“A static, logo-centered visual identity is like someone who shouts the same message over and over again. A flexible visual identity on the other hand is a bit more eloquent.”

So says Martin Lorenz of TwoPoints, a studio that specializes in something called Flexible Visual Identities (FVI) for both arts and corporate clients. On its website it boldly asserts that “the static logo… has proved insufficient in modern visual communication,” and so what this studio designs instead is smart systems that evolve with the work—solutions that can “formulate different messages, adapt to different situations, and maybe even to different people, too.”

So let’s dig deeper. What does this mean?

In 2007, when TwoPoints first formed, founders Lorenz and Lupi Asensio had already turned away from designing logo-centered identities to developing systems made from rules that could be adapted and manipulated. A simple logo felt clumsy when it came to actually applying it to various elements of a business, and it didn’t always “adapt that easily to different formats.”

But constantly adapting identities are complicated, and TwoPoints is a small studio made up of just three designers and two interns, so the team created an efficient system of rules that could be applied across multiple projects. For an illustration festival called The Big Draw, for example, TwoPoint developed a visual structure that could be designed simply and quickly.

“If there’s the time and the budget, a visual system can be turned into a program, too, which generates the deliverables for you,” says Lorenz. This is how the studio approached its work for Tonangeber, a free playlist-sharing company that hired TwoPoints to design a website. Instead,  the studio created a “supertool” that allowed users to make new covers for each playlist themselves. The solution meant that they could create graphics within the parameters of an imaginary circle made of five sparkling, radiating, and colorful forms.

These shapes almost look like jewels, objects that evoke the idea of beautiful treasures or strange, rare minerals hidden away from the everyday. It reminds me a little of Björk’s Biophilia album/app hybrid, which similarly combines programming, notions of organic growth, and the swell of music to create its fragmented shapes and digital forms.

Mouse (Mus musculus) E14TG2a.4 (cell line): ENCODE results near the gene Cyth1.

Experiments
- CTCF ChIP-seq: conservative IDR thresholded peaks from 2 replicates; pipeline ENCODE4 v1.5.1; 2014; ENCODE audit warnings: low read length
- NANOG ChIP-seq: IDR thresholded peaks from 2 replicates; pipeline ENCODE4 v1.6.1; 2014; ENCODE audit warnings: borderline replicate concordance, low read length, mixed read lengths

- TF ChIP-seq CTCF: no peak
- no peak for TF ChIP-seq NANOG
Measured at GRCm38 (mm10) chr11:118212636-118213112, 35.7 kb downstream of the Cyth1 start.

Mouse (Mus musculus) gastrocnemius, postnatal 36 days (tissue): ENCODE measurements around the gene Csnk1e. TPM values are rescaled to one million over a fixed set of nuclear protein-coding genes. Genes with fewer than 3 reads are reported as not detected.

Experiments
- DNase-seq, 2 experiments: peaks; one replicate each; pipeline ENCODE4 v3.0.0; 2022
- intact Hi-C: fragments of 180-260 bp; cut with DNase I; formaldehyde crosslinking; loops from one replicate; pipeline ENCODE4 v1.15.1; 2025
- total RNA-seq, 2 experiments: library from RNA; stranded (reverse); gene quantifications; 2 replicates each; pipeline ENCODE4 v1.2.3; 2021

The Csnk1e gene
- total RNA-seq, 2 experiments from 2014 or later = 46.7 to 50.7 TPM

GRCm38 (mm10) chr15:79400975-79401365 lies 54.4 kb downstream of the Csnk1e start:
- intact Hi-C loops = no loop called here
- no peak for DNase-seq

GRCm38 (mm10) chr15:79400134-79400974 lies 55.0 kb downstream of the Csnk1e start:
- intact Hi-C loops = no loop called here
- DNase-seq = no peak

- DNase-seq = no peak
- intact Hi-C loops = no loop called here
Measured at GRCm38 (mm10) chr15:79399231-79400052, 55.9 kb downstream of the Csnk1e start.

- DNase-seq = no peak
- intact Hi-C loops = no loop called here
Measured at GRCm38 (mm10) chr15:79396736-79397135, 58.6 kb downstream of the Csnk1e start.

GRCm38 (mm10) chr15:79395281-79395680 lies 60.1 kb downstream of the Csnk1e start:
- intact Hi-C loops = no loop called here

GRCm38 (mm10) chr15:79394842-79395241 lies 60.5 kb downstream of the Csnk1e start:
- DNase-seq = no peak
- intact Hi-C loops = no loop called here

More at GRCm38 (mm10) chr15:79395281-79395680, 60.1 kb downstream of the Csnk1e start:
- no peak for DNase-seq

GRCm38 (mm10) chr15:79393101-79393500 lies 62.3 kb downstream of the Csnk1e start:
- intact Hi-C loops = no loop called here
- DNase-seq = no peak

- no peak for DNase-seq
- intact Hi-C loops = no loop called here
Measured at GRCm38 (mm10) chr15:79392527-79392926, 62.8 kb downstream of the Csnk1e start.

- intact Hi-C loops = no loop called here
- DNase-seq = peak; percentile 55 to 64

There are lots of advantages to linking programming and design. “The rules in a printed corporate design manual can always be misinterpreted or even ignored, whereas a program just generates what it’s told to generate,” says Lorenz, adding:

“And no, we don’t think programs will steal our jobs. They just help us concentrate on the fun part of design.”

If this is the first time you’ve heard of FVI, welcome to the club. Meanwhile, in Spain, Lorenz has just finished a Ph.D on FVI at the University of Barcelona, and his findings suggest that many other studios are making the same move away from the “static” and are embracing the “flexible” instead. “It seems to be trend that’s here to stay,” he asserts like with doctoral thesis authority.

Considering, contextualizing, and committing to graphic design movements is something that defines a good portion of the studio’s editorial output, too. In 2012 it released Pretty Ugly (Gestalten), a response to the Creative Review article “The New Ugly.” In the infamous piece, editor Patrick Burgoyne described a new wave of graphic design that knowingly relished breaking the rules in an attempt to seize the attention of jaded audiences. “We wanted to publish a book about this movement before it became a stylistic trend, emptied of all meaning,” explains Lorenz.

In Pretty Ugly, TwoPoints describes “a new kind of beauty that isn’t based on pure visual pleasure, a beauty based on context-driven design, being transparent about working methods, tools, and materials.”

The studio also produces an I Love Type book series, where they explore the contemporary uses of eight time-honored typefaces. Most recently, it’s just released a new book entitled LEAP Dialogues: Career Pathways in Design for Social Innovation, which collects conversations with 84 designers and educators who explore changes in the industry, the  skills needed to stay relevant, and how new practices emerge.

It should be pretty clear by now that the studio spends a considerable amount of time thinking about context and about what it means to design today. The name TwoPoints refers to the two dots of a colon and explores the idea behind a colon’s grammatical function, how it links two thoughts or sections of text. For the studio, the colon in its name reflects the moment of transition between a speaker and a message, the way a design translates a concept into a visual identity.